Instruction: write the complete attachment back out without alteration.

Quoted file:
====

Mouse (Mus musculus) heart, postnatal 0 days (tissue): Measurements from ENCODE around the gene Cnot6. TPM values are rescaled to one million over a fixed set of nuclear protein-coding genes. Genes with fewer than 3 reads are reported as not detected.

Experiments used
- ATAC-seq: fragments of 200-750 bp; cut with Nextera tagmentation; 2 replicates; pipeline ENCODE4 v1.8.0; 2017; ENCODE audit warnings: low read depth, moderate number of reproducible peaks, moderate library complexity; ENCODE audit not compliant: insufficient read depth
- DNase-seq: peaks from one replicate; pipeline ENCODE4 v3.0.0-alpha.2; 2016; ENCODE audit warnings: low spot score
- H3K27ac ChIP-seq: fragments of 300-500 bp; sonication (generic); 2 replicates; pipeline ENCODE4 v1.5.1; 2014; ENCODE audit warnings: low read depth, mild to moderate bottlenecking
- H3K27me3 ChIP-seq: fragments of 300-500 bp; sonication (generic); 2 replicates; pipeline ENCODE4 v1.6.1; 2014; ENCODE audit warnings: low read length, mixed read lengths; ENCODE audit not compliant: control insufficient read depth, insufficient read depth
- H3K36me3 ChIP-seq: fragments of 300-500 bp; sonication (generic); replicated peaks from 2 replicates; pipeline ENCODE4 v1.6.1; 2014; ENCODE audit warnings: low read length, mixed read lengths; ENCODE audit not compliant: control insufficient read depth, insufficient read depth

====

Mouse (Mus musculus) heart, postnatal 0 days (tissue): Measurements from ENCODE around the gene Cnot6. TPM values are rescaled to one million over a fixed set of nuclear protein-coding genes. Genes with fewer than 3 reads are reported as not detected.

Experiments used
- ATAC-seq: fragments of 200-750 bp; cut with Nextera tagmentation; 2 replicates; pipeline ENCODE4 v1.8.0; 2017; ENCODE audit warnings: low read depth, moderate number of reproducible peaks, moderate library complexity; ENCODE audit not compliant: insufficient read depth
- DNase-seq: peaks from one replicate; pipeline ENCODE4 v3.0.0-alpha.2; 2016; ENCODE audit warnings: low spot score
- H3K27ac ChIP-seq: fragments of 300-500 bp; sonication (generic); 2 replicates; pipeline ENCODE4 v1.5.1; 2014; ENCODE audit warnings: low read depth, mild to moderate bottlenecking
- H3K27me3 ChIP-seq: fragments of 300-500 bp; sonication (generic); 2 replicates; pipeline ENCODE4 v1.6.1; 2014; ENCODE audit warnings: low read length, mixed read lengths; ENCODE audit not compliant: control insufficient read depth, insufficient read depth
- H3K36me3 ChIP-seq: fragments of 300-500 bp; sonication (generic); replicated peaks from 2 replicates; pipeline ENCODE4 v1.6.1; 2014; ENCODE audit warnings: low read length, mixed read lengths; ENCODE audit not compliant: control insufficient read depth, insufficient read depth